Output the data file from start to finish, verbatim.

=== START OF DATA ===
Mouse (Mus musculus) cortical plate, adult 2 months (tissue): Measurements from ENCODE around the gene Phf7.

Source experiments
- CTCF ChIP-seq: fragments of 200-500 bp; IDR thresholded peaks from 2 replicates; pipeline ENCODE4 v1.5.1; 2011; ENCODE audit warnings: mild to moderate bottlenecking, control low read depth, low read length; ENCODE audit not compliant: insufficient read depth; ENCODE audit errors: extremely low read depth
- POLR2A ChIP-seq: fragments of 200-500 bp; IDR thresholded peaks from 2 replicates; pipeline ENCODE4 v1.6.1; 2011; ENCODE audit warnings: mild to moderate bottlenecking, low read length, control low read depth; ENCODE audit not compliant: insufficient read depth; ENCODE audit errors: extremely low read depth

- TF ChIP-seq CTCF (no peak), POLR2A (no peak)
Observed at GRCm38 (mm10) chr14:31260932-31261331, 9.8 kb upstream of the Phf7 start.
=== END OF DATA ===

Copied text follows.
Mouse (Mus musculus) cortical plate, adult 2 months (tissue): Measurements from ENCODE around the gene Phf7.

Source experiments
- CTCF ChIP-seq: fragments of 200-500 bp; IDR thresholded peaks from 2 replicates; pipeline ENCODE4 v1.5.1; 2011; ENCODE audit warnings: mild to moderate bottlenecking, control low read depth, low read length; ENCODE audit not compliant: insufficient read depth; ENCODE audit errors: extremely low read depth
- POLR2A ChIP-seq: fragments of 200-500 bp; IDR thresholded peaks from 2 replicates; pipeline ENCODE4 v1.6.1; 2011; ENCODE audit warnings: mild to moderate bottlenecking, low read length, control low read depth; ENCODE audit not compliant: insufficient read depth; ENCODE audit errors: extremely low read depth

- TF ChIP-seq CTCF (no peak), POLR2A (no peak)
Observed at GRCm38 (mm10) chr14:31260932-31261331, 9.8 kb upstream of the Phf7 start.